Chechnya Oil Route to Take Nine Months

MOSCOW (Reuter)–Building the planned section of an oil pipeline bypassing Chechen territory will take about nine months–Russian Fuel and Energy Minister Boris Nemtsov said.

The 284-kilometer section would not be started until financing the project–estimated to cost $200-300 million–was fully worked out – a process which could take a further few months–he said in a weekend interview.

"The construction will take about nine months from start to finish," he told Reuters. "But construction can only start once the question of money is resolved. That question will also take a few months to resolve. Because we do not want to use budget funds–we will have to raise money," he added.

Nemtsov said a number of options were available for raising credit to build the section of the pipeline–which Moscow wants in order to bypass its separatist-minded republic of Chechnya.

These included issuing Eurobonds or convertible bonds.

If Moscow decided on the former option–Transneft was well-positioned to get a reasonable credit rating–he said.

"Have you heard about Transneft debts? Everyone pays the company–and in cash… A company controlling all pipeline exports cannot be bad,” Nemtsov said.

Transneft is Russia’s oil pipeline monopoly.

Nemtsov said the only difference remaining between Russia and Chechnya on transporting oil across the rebellious region’s territory was that of payment.

He said that payment next year would not be in the form of tariffs.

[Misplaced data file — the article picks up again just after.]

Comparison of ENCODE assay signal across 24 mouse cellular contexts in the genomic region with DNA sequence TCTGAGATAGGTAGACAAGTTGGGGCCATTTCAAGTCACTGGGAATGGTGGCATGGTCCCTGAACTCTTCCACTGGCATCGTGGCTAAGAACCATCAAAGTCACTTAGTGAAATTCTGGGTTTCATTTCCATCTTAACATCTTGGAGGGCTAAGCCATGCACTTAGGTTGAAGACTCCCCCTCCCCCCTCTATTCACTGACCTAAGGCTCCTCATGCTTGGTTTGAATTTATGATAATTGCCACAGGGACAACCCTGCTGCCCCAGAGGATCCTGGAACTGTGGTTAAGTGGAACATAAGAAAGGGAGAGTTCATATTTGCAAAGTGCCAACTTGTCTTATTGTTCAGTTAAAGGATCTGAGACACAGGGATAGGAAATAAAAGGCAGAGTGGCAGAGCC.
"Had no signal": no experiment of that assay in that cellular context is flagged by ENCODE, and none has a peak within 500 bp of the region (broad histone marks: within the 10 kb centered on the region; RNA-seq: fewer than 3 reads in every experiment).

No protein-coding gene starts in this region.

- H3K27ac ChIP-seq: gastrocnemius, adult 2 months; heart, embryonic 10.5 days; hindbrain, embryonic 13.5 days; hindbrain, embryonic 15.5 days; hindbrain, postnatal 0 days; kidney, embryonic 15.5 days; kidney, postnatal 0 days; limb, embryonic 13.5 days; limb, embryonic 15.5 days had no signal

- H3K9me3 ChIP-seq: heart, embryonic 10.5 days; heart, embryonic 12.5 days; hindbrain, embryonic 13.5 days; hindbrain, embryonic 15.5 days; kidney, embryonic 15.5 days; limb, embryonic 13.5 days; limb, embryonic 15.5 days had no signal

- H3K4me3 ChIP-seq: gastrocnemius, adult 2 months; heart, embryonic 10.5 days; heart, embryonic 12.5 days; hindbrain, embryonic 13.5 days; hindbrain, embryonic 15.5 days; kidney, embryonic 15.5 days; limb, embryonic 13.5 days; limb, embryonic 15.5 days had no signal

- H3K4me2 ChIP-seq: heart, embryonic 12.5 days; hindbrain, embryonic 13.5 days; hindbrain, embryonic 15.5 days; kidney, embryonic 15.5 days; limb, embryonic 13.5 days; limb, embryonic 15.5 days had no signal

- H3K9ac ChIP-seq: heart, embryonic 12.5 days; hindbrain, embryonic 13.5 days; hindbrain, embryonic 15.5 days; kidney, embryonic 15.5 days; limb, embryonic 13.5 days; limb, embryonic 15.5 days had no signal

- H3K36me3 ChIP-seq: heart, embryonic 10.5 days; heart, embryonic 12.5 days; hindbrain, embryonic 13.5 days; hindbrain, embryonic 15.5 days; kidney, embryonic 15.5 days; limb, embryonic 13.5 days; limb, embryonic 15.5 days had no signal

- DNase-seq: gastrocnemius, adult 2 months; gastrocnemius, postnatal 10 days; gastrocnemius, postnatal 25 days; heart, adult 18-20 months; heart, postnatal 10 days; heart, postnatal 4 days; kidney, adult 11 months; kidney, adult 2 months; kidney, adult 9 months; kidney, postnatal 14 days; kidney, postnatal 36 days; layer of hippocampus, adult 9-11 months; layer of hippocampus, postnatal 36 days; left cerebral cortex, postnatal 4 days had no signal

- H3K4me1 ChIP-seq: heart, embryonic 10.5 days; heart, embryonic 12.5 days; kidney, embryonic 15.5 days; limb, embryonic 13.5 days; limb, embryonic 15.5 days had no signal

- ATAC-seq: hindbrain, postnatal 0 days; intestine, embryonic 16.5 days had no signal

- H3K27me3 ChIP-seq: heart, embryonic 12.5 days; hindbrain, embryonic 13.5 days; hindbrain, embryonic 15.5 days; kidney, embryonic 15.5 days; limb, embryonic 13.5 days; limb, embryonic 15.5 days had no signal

The two sides agreed on a lump sum to carry oil from the Caspian to the Black Sea across Chechnya this year–but the longer term agreement still looks uncertain.

"The only question for next year is the overall payment. There will not be tariffs–simply a payment…The size of this payment will be the subject of further discussions," he said.

Transneft has a contract with the Azeris to carry their oil to world markets as early as next month–and the company may have to use alternative methods to the pipeline to fulfill its obligations.

But it still wants the Chechen section of the line joining the Azeri capital of Baku to the Black Sea Russian oil export outlet of Novorossiisk repaired so that it can take at least some oil from a major new consortium in 1998.

The $8-billion Caspian oil consortium–the Azerbaijan International Operating Company–plans to start output from its Caspian deposits shortly.


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